SHARE
COPY LINK

ECONOMY

German recession could be less severe than expected, survey shows

German business confidence improved in November, a key survey said Thursday, as hopes grow that a looming recession in Europe's top economy will be less severe than feared.

An employee at a shop handles cash. Germany is facing tough times economically, according to experts.
An employee at a shop handles cash. Germany is facing tough times economically, according to experts. Photo: picture alliance/dpa | Fabian Sommer

The Ifo institute’s monthly confidence barometer, based on a survey of about 9,000 companies, reached 86.3 points, rising for a second month after a revised 84.5 points in October.

Before October, the reading had fallen for four months straight.

“Sentiment in the German economy has improved,” Ifo president Clemens Fuest said in a statement.

“Pessimism regarding the coming months reduced sharply. The recession could prove less severe than many had expected.” 

READ ALSO: Has Germany’s sky-high inflation finally peaked?

Germany is facing soaring inflation – consumer price rises hit 10.4 percent in October – driven by high energy costs after Russia slashed gas supplies following its invasion of Ukraine.

The government has forecast that Europe’s economic powerhouse will contract 0.4 percent in 2023, with inflation set to remain stubbornly high.

But hopes are growing that government relief measures – including a €200 billion package to shield companies and citizens from inflation – will soon bring prices down.

Germany’s gas storage facilities were completely filled up earlier this month, easing fears of winter shortages.

Carsten Brzeski of ING bank said the Ifo survey “adds to recent glimmers of hope that the German economy might avoid a winter recession.”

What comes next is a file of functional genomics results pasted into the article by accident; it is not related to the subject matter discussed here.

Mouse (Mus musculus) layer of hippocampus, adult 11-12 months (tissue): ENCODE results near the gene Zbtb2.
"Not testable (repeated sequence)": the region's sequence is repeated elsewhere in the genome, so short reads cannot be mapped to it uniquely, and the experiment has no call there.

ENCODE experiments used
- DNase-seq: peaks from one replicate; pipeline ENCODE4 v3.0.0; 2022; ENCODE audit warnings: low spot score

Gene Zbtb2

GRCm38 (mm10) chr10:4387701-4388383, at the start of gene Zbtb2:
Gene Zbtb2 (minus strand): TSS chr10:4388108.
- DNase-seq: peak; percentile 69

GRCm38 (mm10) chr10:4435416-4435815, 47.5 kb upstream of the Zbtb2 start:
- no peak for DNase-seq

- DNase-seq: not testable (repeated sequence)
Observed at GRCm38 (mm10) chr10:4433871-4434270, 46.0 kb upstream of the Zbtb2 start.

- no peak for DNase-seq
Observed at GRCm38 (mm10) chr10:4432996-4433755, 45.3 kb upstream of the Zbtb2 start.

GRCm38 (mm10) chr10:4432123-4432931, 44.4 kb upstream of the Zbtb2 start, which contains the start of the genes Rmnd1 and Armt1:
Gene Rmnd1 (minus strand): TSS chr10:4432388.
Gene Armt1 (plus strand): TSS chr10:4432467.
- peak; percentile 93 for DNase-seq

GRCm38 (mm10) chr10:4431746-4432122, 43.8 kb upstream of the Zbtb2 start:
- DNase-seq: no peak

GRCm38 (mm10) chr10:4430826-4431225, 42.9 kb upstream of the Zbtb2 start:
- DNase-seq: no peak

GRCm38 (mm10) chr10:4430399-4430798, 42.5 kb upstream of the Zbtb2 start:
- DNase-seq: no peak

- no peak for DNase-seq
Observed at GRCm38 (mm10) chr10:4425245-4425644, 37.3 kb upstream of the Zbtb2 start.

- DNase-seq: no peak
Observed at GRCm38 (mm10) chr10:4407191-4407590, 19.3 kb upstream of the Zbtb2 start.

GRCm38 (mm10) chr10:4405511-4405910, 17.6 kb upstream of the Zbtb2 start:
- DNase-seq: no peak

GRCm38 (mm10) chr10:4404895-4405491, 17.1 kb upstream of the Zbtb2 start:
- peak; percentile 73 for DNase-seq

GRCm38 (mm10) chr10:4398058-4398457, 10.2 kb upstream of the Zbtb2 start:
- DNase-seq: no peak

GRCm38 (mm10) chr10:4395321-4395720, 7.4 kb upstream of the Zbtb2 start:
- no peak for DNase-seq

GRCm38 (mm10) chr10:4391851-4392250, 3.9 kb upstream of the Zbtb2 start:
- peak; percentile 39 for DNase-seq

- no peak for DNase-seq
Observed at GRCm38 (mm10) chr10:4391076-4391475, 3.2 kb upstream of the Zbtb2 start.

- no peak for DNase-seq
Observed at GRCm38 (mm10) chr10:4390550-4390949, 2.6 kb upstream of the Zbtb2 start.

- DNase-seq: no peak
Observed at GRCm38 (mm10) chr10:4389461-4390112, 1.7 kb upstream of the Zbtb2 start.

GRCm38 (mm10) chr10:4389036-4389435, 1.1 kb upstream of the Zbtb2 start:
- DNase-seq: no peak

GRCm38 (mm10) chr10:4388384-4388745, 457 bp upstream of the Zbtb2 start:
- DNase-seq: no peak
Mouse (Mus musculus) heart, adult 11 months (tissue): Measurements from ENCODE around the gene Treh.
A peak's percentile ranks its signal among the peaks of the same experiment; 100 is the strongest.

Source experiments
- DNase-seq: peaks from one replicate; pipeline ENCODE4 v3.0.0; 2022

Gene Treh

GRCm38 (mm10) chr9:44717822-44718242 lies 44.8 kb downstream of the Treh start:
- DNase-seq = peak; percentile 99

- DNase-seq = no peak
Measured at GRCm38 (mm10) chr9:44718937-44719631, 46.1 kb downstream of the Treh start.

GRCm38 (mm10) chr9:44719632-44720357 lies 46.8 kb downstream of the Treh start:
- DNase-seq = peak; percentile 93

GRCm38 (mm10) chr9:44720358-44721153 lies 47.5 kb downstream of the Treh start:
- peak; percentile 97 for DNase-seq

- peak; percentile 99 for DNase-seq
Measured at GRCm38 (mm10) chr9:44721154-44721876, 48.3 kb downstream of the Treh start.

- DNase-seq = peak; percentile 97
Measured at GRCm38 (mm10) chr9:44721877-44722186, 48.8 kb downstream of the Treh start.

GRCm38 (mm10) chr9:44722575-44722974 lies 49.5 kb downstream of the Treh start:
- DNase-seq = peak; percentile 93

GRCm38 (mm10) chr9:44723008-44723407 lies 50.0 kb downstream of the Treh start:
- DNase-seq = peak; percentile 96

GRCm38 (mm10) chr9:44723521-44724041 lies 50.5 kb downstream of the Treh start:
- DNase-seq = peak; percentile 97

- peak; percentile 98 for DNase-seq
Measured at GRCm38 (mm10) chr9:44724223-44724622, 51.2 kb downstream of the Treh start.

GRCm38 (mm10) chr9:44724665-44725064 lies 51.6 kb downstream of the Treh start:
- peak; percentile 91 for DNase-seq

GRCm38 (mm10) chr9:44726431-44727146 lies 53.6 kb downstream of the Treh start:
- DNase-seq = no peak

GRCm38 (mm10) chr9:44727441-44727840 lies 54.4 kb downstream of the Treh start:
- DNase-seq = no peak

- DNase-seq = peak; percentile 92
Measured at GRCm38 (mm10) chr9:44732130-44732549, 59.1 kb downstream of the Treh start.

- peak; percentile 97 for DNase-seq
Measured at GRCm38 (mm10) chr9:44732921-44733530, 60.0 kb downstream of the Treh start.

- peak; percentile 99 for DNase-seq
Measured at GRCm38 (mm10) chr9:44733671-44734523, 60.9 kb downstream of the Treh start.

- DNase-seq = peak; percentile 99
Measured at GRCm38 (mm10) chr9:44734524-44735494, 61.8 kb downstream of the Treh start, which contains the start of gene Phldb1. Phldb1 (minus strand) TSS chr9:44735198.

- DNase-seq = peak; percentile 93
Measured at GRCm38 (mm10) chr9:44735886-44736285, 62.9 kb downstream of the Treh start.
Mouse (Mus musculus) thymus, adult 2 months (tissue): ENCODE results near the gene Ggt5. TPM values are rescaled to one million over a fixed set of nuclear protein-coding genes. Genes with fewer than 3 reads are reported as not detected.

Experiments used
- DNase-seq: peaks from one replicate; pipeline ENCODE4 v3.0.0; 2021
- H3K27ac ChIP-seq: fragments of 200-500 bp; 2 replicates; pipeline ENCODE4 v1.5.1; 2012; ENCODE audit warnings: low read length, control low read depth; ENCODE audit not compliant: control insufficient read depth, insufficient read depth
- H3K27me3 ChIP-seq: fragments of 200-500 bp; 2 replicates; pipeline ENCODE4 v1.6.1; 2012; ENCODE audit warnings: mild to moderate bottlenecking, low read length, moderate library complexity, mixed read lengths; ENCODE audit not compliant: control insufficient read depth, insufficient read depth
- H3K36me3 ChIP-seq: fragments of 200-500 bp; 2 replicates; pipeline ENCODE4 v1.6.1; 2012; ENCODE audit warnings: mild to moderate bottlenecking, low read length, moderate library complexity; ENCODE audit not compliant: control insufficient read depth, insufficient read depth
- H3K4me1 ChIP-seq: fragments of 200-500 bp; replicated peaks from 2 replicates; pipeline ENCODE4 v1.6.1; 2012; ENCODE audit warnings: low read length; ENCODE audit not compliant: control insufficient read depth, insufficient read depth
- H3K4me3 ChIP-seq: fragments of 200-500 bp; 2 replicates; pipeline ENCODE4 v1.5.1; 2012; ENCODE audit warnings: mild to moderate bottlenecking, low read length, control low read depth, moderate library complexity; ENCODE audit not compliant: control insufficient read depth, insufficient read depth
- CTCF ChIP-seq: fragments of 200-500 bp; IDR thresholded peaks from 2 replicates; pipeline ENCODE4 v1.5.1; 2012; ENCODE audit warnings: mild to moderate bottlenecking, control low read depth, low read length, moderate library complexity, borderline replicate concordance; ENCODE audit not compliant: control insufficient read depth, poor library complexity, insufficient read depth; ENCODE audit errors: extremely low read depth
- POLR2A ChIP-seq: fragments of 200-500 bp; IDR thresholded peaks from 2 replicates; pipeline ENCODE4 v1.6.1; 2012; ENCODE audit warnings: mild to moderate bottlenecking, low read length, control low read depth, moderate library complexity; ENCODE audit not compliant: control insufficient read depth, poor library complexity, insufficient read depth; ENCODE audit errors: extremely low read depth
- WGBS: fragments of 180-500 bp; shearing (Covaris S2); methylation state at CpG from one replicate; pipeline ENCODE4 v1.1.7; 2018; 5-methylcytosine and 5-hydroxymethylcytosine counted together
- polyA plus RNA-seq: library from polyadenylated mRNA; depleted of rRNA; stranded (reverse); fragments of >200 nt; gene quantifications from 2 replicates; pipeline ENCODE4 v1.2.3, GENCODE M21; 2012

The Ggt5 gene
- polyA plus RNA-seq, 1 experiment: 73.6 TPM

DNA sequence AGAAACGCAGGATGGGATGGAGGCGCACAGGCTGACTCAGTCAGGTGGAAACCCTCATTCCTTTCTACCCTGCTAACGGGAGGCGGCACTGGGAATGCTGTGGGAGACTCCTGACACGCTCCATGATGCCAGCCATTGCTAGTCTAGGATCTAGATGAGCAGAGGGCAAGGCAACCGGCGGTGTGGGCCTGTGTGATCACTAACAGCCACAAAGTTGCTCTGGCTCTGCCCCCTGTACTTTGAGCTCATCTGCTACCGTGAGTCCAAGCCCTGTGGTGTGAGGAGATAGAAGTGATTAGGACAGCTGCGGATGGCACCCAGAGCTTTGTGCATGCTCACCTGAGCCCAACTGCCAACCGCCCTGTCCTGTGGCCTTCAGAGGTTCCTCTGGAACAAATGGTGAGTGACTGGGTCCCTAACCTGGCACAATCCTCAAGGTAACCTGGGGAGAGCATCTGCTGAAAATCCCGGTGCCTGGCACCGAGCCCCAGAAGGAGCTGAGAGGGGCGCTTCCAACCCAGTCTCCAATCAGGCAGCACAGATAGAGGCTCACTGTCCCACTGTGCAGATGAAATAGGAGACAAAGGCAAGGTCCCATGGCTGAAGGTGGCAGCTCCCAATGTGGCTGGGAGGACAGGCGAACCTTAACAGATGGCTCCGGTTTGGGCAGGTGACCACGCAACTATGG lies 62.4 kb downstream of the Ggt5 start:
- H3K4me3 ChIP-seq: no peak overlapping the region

But he added the government stimulus “will come too late to prevent the economy from contracting in the fourth quarter.

“However, it is substantial enough to cushion the contraction and to turn a severe winter recession into a shallow one.”

Other surveys have started to show signs of improvement.

Earlier this month, a ZEW institute survey showed an increase in investor confidence for the second consecutive month.

Member comments

Log in here to leave a comment.
Become a Member to leave a comment.

ECONOMY

‘Very small breather’: German inflation unexpectedly slows down

German inflation unexpectedly slowed in November after months of increases, preliminary data showed Tuesday, as sky-high energy prices begin to ease.

'Very small breather': German inflation unexpectedly slows down

The inflation rate in Europe’s top economy fell back to 10 percent this month, federal statistics agency Destatis said, after hitting a record high of 10.4 percent in October.

Analysts surveyed by Factset had expected an acceleration of 10.5 percent in November.

The surprise dip comes as “energy prices have eased slightly”, Destatis said, although it noted they were still 38.4 percent higher than a year earlier.

As in other countries across Europe, Germany’s recent consumer price hikes have been fuelled by soaring food and energy costs in the wake of Russia’s war in Ukraine.

READ ALSO: EXPLAINED: 10 ways to save money on your groceries in Germany

The German government has unveiled a €200 billion energy fund to shield households and businesses from price shocks, and has raced to diversify supplies after Russia cut gas deliveries.

Tuesday’s inflation data offered a “very small breather” for a country bracing for a difficult winter, said ING bank economist Carsten Brzeski.

But he cautioned it was too soon to hope inflation was on a downhill path.

“The pass-through of higher wholesale gas prices is still in full swing. Many households will see the first price increase only as of January 1st,” he said.

READ ALSO: How energy prices are rising across Germany

European Central Bank President Christine Lagarde echoed that sentiment Monday, when she said the eurozone had not yet reached peak inflation.

Like other central banks around the world the ECB has moved aggressively to curb red-hot inflation, lifting its key interest rates by two percentage points since July.

Lagarde has repeatedly said the bank would continue to raise rates in its battle to bring inflation back to its two-percent target.
The next rate hike is expected at the ECB’s upcoming December 15th meeting.

READ ALSO: Has Germany’s sky high inflation finally peaked?

SHOW COMMENTS